Australia's Future Fund and Japan's Government Pension Investment Fund are delving deeper into the use of factor tilts and smart beta with the aim of replicating more cheaply the returns of their active equity managers.

With a new head of equities installed earlier this year, Australia's A$143 billion ($106 billion) sovereign wealth fund is reviewing its approach to this area.

Other Asian asset owners are also developing their smart-beta strategies, said Kevin Hardy, Singapore country head and head of beta strategies for Asia Pacific at Blackrock. He pointed to several recent mandates the US fund house had won, including one in Southeast Asia.

Raphael Arndt, the Future Fund's CIO, told AsianInvestor that the institution had several factor tilts in its equities portfolio. “We have both market cap passive and other strategies as well as non-market-cap-focused active strategies, such as value and quality. In fact, we’ve had quality as a factor tilt in our portfolio almost since inception [in 2007].”

A different approach

What's changed is that, in February this year, Björn Kvarnskog (pictured below) joined as head of equities from Swedish state pension AP4.

"Since he joined we’ve been undertaking a review of our approach to listed equities," said Arndt. “We are doing quite a bit of research right now into the benefit of different factor approaches and whether we should change our approach somewhat.”

The Future Fund and other large institutions in the region are taking advantage of the fact that there are better performance metrics and research tools available now for them to analyse their portfolios.

“There is now a greater ability to regress performance and see whether manager skill is adding value, rather than merely being an expensive way to access equity beta or other factor exposures,” said Arndt.

More detailed analysis of factors is becoming something of a trend among Asian pension funds, Hardy told AsianInvestor. “Asset owners are happy if they have strongly performing active managers. But in many cases, if you deconstruct the drivers of return, it isn’t actually as much due to manager skill as some investors would like.

“Where they find there’s sufficient skew towards a given factor and they can do that within a more cost-effective and reliable manner, then the option is to do so in an index-type mandate,” noted Hardy (pictured below right).

As another example of the trend, he said Blackrock had this year implemented a $300 million mandate for a large Southeast Asian institution.

“They’d done their research, but as with a lot of investors, they looked at [factors] as single pillars – so they’d look at momentum, they’d look at value, and realise there’s a degree of cyclicality to them.” He was referring to the fact that factors should be rotated over time to achieve the best performance.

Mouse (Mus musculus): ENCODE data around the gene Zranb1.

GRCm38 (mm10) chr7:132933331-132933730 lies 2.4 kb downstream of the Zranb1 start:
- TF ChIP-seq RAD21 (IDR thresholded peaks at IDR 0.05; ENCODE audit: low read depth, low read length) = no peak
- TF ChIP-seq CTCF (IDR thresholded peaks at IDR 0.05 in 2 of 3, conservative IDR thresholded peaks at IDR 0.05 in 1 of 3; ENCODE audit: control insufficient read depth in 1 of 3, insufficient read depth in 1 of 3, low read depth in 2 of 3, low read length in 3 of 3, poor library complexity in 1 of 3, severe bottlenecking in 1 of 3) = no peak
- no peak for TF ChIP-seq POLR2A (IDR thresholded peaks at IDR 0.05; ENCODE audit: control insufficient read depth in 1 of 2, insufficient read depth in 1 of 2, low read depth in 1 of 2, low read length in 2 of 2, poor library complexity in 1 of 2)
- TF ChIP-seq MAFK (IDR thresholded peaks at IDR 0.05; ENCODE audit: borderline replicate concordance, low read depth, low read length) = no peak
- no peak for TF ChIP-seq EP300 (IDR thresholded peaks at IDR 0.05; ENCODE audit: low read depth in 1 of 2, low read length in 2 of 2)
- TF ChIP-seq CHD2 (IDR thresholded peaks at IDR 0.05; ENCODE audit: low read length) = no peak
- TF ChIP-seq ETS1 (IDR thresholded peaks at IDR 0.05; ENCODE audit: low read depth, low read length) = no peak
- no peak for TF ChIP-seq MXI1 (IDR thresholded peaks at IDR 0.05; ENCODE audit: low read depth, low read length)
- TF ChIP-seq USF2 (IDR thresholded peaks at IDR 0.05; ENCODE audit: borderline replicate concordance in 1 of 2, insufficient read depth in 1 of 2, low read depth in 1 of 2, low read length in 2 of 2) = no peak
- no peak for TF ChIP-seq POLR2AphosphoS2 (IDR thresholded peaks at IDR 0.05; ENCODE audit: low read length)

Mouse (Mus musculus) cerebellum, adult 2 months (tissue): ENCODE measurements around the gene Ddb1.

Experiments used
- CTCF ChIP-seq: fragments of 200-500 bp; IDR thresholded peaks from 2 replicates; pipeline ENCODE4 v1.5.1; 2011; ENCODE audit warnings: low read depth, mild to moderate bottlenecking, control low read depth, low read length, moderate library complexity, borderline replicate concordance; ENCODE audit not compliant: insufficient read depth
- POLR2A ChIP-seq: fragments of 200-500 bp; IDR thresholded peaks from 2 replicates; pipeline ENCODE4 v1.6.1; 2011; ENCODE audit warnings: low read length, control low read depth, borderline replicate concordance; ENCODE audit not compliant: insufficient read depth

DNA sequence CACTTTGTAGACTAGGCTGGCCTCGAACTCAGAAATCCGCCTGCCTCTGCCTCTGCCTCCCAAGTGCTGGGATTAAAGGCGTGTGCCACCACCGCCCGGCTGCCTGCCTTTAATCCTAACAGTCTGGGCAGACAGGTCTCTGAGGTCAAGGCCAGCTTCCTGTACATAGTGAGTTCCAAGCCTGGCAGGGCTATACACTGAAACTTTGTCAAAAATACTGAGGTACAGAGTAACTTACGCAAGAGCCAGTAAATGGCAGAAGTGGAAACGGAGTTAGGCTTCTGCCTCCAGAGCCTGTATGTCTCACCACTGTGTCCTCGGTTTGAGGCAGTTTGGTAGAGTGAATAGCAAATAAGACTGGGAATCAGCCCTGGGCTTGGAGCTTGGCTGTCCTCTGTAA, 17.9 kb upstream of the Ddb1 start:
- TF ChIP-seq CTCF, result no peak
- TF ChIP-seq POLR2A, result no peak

Healthy scepticism

Japan's $1.2 trillion GPIF has also done a lot of research in this area. “The bulk of GPIF's asset movement in the past two years has been in that space,” said Hardy. 

Yukiko Tajima, a member of the investment planning division at GPIF, confirmed it had adopted smart beta strategies for a portion of its equities portfolio. The fund is monitoring the development of smart-beta or factor-based exchange-traded funds, she told AsianInvestor. "We are vigilant that some ETFs, in particular actively managed ones, have higher costs and lower liquidity relative to cash equities or equity futures."

Other asset owners to have issued smart-beta or factor mandates include Taiwan's Bureau of Labour Funds, Hong Kong's Hospital Authority Provident Fund Scheme and New Zealand Superannuation Fund

Wealth managers, such as Singapore's HP Wealth Management, are also considering making moves into this year, although some, including Hong Kong-based EXS Capital, have advised taking care to do proper due diligence. 

Future Fund's Arndt also remains sceptical about some of the concepts around smart beta.

“A lot of these approaches are untested through all market periods," he noted. "Strategies that have outperformed as yields have compressed over recent years may perform differently if there is a regime change and bond yields increase.”

Arndt said investors needed to understand the factors and how they would behave in different market cycles, which is an area the Future Fund is focusing on.

Rotation required

Hardy agreed that it was difficult to sustain outperformance in factors such as value or quality through a range of different market cycles, so factors need to be rotated over time.

“Most investors have realised this,” he said. “The starting point for many of them has been a single factor. For the most part they have opted for minimum volatility.”

However, the attraction of minimum-volatility strategies has waned in the second half of this year, he said, which is causing investors to ask themselves what they should rotate into.

“We’ve seen a bit of a resumption in some of the value strategies and also some moves into combination strategies,” said Hardy.

Blackrock's large Southeast Asian institutional client went with a blend of factors – value, low volatility and high liquidity – for its smart-beta strategy. And another large Asian public pension fund client of Blackrock has put some $1 billion into a similar mix of factors over several mandates.